Children have difficulty with self control, restraining themselves, reading dog body language, and redirecting their actions. Teach your children well. So much has been written about kids and dogs, yet the message doesn’t appear to get through to those who need it the most.
But I digress….
Here are the key points you want to take from this…
Hugging can bring about panic and that can lead to momentary aggression. While this is something that can be easily avoided it continues to be allowed simply because we humans feel that a dog should be able to deal with a hug out of love, loyalty, respect, or just because. That’s selfishness and a lack of consideration for the dogs feelings and emotional state.
Dogs are very conscience of their environment and the space around them. They are always trying to figure out how a person, item, animal, or sound fits into their space, whether that is your next door neighbor or a plastic bag on the floor. Permit them the option to move away from an uncomfortable person or situation.
Do as I say, not as I do
Ill be honest with you…I hug and kiss my dogs. Does that make me a hypocrite? Maybe, but I think not. Either way, allow me to give you a few tips since I’m certain you’re going to continue to hug and kiss your dog anyway.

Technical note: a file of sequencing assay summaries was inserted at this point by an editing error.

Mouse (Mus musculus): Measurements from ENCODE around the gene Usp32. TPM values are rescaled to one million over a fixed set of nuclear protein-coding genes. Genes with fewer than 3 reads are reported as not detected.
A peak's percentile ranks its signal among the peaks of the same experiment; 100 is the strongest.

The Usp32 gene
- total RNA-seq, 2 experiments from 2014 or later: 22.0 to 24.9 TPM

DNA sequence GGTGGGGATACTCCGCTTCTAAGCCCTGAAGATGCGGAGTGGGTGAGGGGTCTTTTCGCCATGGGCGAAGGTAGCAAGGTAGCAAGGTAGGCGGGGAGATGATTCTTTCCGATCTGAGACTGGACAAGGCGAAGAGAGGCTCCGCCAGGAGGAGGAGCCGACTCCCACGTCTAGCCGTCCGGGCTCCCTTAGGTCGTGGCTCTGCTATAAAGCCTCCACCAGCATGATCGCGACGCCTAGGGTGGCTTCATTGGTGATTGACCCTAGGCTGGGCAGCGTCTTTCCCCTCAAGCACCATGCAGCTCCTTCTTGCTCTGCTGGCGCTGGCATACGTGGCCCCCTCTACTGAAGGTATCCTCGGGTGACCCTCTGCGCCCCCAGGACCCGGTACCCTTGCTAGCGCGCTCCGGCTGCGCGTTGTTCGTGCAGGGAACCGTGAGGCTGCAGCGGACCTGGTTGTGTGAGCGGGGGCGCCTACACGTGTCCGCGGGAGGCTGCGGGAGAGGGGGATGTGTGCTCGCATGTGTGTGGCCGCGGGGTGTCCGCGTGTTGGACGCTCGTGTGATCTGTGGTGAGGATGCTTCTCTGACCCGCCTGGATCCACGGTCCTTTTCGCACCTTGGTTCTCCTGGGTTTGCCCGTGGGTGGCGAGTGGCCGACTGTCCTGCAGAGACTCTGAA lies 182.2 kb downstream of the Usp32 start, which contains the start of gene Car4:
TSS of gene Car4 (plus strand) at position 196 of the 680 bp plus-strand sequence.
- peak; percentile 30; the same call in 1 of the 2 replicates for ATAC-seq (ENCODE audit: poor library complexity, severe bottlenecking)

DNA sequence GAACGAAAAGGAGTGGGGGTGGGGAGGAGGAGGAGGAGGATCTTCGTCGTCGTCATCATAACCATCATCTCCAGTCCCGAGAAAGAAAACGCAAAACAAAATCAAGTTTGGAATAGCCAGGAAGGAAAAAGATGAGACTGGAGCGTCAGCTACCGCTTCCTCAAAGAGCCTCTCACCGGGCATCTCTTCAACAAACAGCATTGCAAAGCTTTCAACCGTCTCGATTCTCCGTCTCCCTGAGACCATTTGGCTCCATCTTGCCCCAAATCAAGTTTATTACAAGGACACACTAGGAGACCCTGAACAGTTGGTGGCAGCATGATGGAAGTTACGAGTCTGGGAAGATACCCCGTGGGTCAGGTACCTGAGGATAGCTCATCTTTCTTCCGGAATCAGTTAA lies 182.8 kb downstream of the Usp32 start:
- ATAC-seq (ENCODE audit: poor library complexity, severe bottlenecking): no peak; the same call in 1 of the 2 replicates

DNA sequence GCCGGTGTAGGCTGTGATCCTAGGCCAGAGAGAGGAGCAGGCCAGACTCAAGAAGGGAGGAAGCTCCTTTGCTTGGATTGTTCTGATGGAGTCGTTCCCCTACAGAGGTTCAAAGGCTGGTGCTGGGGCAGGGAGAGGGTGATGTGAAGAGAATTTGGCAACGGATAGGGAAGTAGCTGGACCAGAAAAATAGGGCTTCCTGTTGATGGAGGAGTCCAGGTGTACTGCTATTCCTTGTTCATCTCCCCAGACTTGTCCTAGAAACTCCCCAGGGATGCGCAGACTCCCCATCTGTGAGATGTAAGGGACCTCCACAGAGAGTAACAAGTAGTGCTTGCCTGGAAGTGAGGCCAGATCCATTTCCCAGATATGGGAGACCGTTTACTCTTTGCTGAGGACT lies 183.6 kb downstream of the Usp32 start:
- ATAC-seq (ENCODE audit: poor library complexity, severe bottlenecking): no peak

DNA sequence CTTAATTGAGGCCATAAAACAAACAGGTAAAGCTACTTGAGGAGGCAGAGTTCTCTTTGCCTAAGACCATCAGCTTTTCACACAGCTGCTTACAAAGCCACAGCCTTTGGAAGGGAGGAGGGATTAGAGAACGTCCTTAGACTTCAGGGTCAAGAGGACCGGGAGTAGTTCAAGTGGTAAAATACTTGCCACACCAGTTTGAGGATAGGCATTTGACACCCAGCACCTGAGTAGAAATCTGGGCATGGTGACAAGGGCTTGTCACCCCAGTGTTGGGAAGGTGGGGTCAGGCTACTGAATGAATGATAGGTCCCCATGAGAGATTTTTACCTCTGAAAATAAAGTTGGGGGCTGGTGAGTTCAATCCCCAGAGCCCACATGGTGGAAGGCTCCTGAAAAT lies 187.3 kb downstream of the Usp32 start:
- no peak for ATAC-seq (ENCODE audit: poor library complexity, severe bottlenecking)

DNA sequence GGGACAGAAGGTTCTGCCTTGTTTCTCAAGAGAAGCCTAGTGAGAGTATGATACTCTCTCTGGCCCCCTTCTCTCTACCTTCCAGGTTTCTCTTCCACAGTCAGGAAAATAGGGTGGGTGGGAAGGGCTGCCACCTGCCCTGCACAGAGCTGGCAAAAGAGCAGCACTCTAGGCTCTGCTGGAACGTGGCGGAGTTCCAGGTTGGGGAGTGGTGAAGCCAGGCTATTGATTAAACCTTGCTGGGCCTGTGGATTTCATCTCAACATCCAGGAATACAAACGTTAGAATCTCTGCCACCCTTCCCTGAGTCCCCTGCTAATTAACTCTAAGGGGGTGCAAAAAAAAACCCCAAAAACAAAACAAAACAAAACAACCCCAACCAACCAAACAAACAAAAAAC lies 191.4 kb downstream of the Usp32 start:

1. Make the contact safe and comfortable for your dog
I have had my dogs since puppyhood and throughout the years have slowly conditioned them to accept me at close proximity to their face and body. Getting them slowly accustomed to your touch, or better yet, getting them to associate your touch with good things like treats is the way to go.
2. Read your dogs body language
I’m keenly aware of their body language and states of mind. I use that information to guide me. I do not attempt to touch them when I sense they may be in the wrong mindset, such as at times when they may be frightened of something, overly aroused, or feeling physical discomfort.
3. Let your dog initiate contact
I typically hug them when they initiate some form of contact. For example, I could be sitting around and one dog may saddle up alongside me. In this scenario I may take the opportunity to gently place my arm around him or her. There are no jumps, no sudden movements on my part. Nor do I sneak up on them when they’re eating, sleeping, or at rest. And I NEVER allow children to go near them unsupervised.
4. Don’t force yourself on your dog
I don’t hug them in a manner that restrains them or locks them in place. I don’t demand that they sit there and take it, dismissing any bad feelings they may be having. When they want the contact to end they simply are permitted to walk away. All the while I check for signs of anxiety or stress. Very often there are none and the dogs remain by my side for extended periods of time. I also take it as a sign that they sit by my side quite often indicating to me that they are somewhat comfortable with our hugging and touching policy.
Through all this I am aware that they are simply tolerating my hugging and most likely not getting the same level of emotional charge that I am. And that’s ok with me.
Having said all that, I still suggest that you end the practice of hugging and kissing your dog. I’m going to try to follow my own advice. A hugged dog doesn’t mean a happy dog.